And Sleeping Murder is Miss Marple’s last case, which was actually written over 30 years before it was published, and left for her husband Max to publish after her death.
► Look for the boxed set of Folio Society Miss Marple Novels
► Look for The Murder at the Vicarage
► Look for The Body in the Library
► Look for A Pocket Full of Rye
► Look for Sleeping Murder
The Marple novels feature delightfully nostalgic colour illustrations by London based illustrator Andrew Davidson. For his Agatha Christie illustrations, he uses gouache paint to lay down large blocks of colour, but Davidson is also well known for his wood engravings and his work has been featured in many other interesting commissions, ranging from Royal Mail postage stamps to designs for the glass doors at Wimbledon’s Centre Court, as well as the ‘Adult’ Harry Potter book collection.
Marple's Short Stories Revisited, 2013
To match the set of Marple novels, Folio also gave the Complete Miss Marple Short Stories volume a new look in 2013 by re-releasing it in a new binding with 8 new colour illustrations by Davidson. This edition retains the earlier introduction by Stella Duffy.
► Look for the Complete Miss Marple Short Stories (Andrew Davidson illustrations).
The Poirot Novels, 2014
This was followed in 2014 by a four-volume set titled the Folio Society Hercule Poirot Novels. The introduction to this series is by Anthony Horowitz, who adapted the Poirot novels for television.
Again featuring Andrew Davidson’s illustrations, and nicely matching the Marple set, the titles in this collection are: The Mysterious Affair at Styles; Murder on the Orient Express; The ABC Murders; Death on the Nile.
The Mysterious Affair at Styles was the first novel to introduce us to both Poirot and Hastings.
Murder on the Orient Express is one of Christie’s most famous novels, with an amusingly solution.
The ABC Murders is an unusual novel that employs multiple narrators. The FS edition is quite cute one of the illustrations shows the ABC Guide resting open on the counter over which the policeman shines his torch. The back cover of the Guide features an advertisement for The Folio Society (you can see the logo).
And Death on the Nile is set in Egypt and was inspired by Christie’s travels with her archaeologist husband.
A note of caution regarding the slipcases for these boxed sets as they are very, very tight and it’s hard to get the books in and out. The books were also released as single volumes, which I recommend if you can get them – although they are usually cheaper to buy as a set.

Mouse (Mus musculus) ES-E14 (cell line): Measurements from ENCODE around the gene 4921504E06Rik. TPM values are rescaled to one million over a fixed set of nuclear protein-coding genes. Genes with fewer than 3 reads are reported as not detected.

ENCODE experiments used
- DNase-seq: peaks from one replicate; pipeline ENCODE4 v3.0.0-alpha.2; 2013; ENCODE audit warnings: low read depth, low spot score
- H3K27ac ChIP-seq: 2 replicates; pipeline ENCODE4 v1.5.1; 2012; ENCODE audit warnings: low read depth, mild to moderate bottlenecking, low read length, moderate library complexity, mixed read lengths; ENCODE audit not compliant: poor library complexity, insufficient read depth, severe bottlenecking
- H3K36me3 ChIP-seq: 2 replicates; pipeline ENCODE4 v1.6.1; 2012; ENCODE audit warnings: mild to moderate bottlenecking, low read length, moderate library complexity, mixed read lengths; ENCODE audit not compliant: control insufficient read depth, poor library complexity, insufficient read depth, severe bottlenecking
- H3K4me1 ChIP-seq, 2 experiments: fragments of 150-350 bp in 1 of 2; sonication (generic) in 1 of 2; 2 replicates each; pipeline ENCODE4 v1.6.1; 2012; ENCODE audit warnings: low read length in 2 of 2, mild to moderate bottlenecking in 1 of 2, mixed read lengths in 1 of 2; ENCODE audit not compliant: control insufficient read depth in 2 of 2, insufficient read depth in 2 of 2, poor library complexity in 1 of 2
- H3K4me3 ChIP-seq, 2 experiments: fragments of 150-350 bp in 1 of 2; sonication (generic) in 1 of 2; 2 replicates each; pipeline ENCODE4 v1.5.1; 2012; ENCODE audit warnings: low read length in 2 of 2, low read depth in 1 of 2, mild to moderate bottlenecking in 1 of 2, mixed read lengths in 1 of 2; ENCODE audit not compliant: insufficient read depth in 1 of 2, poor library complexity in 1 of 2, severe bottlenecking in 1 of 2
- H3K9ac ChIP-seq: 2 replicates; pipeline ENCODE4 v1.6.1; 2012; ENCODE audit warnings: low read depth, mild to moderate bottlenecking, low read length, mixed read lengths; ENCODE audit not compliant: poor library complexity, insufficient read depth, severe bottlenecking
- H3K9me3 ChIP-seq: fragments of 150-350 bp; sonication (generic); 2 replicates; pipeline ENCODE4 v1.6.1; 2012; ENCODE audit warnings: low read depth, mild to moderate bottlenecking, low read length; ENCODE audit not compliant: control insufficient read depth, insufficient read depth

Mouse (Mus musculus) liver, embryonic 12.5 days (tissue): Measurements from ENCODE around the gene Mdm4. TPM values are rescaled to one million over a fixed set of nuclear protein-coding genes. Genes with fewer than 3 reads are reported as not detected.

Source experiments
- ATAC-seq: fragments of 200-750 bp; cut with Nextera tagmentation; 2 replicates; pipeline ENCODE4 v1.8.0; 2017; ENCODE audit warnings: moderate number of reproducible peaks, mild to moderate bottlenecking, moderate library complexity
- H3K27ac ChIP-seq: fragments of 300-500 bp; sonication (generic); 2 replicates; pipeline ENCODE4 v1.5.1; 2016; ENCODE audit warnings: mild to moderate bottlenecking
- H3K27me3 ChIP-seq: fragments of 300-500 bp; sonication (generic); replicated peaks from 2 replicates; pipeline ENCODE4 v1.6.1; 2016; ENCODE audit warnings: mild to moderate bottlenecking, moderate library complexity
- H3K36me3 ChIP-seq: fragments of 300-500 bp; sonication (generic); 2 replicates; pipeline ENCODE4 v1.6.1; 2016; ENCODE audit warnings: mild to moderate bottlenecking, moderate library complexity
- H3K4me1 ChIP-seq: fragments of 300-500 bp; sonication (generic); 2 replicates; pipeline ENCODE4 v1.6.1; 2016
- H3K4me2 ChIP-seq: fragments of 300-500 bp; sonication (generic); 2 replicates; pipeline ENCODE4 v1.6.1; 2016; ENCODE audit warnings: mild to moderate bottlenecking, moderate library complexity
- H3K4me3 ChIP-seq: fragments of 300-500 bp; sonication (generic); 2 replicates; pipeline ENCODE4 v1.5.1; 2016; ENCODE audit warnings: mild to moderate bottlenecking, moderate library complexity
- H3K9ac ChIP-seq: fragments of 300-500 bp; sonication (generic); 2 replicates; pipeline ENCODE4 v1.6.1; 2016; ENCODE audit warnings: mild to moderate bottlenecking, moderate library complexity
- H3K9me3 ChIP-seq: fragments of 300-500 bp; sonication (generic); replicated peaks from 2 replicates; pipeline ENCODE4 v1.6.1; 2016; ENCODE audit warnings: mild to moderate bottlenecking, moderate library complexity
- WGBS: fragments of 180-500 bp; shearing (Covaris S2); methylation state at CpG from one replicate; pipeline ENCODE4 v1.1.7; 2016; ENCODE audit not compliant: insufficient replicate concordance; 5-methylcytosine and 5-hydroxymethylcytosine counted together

New Poirot Novels, 2019-2020
Update 1: In 2019, FS released The Murder of Roger Ackroyd in series with those previously illustrated by Andrew Davidson to their publication list. It’s one of Christie’s cleverest Poirot novels, and you’ll be sure to read it more than once.
The Detection Club, 2016
2016 saw publication of The Floating Admiral. This is an interesting novel that was written by members of The Detection Club, which included Christie along with other leading lights of the golden age of crime fiction, including Dorothy Sayers and Gilbert Chesterton. Each author contributed a chapter apiece, often gleefully introducing a new twist to the story just before passing it on. As well as the ‘true’ solution provided by Anthony Berkeley (in a final chapter appropriately titled ‘Clearing up the Mess’), each contributor’s solution is included in an interesting appendix.
The Folio edition includes a preface by mystery writer Simon Brett, who was himself President of the Detection Club from 2001 until 2015. The story is illustrated with 7 colour plates by Mark Thomas, who also illustrated the Folio Society edition of The Princess Bride.
► OOP. Look for The Floating Admiral at Abes.
And Then There Were None, 2017
This volume is three-quarter bound in cloth with a printed textured paper front board and includes haunting black and white illustrations by David Lupton, who also illustrated Folio’s editions of A Wizard of Earthsea by Ursula K. Le Guin, and The Narrative of Arthur Gordon Pym by Edgar Allan Poe in 2015.
► OOP. Look for And Then There Were None at Abes.
Crooked House, 2021
Update 3: Folio’s 2021 addition to their Christie library was Crooked House, a book that Agatha Christie herself believed was one of her best. This edition features seven colour illustrations (frontispiece plus 6 internal images) by Irish artist Sally Dunne that capture the 1940s country-house setting.
The title comes from a nursery rhyme, and the book is narrated by amateur detective Charles Hayward. His fiancée Sophia says the phrase refers not to dishonesty, but rather “we hadn’t been able to grow up independent. . .twisted and twining”, meaning unhealthily interdependent on the intensely strong personality of the family patriarch, Aristide Leonides.
Michael Philip Dunbabin
Sparkling Cyanide, 2022
Update 4: Folio’s most recent (2022) addition to their Christie library is Sparkling Cyanide, a dark and passionate story of love, greed and obsession. This edition features seven colour illustrations (frontispiece plus 6 internal images) by English artist Michael Philip Dunbabin, who takes particular care to capture period fashions – look closely at the exquisitely designed fabrics depicted in his images. The spine design matches Crooked House and And Then There Were None.
The novel was published in the US under the title Remembered Death. It was the last appearance of the recurring character Colonel Race, in which he is tasked with solving the mysterious deaths of a married couple, exactly one year apart. The plot of the novel expands on an earlier short story, Yellow Iris.
Three-quarter bound in blocked cloth, with a printed and blocked textured paper front board . Text is set in Bell with Kabel as display. 7 full pages illustrations including frontispiece. Plain pink slipcase. 248p.
I’d love for you to share your favourite Christie novel in the comments below – mine is The Murder of Roger Ackroyd, so I was thrilled when the Folio Society released this one!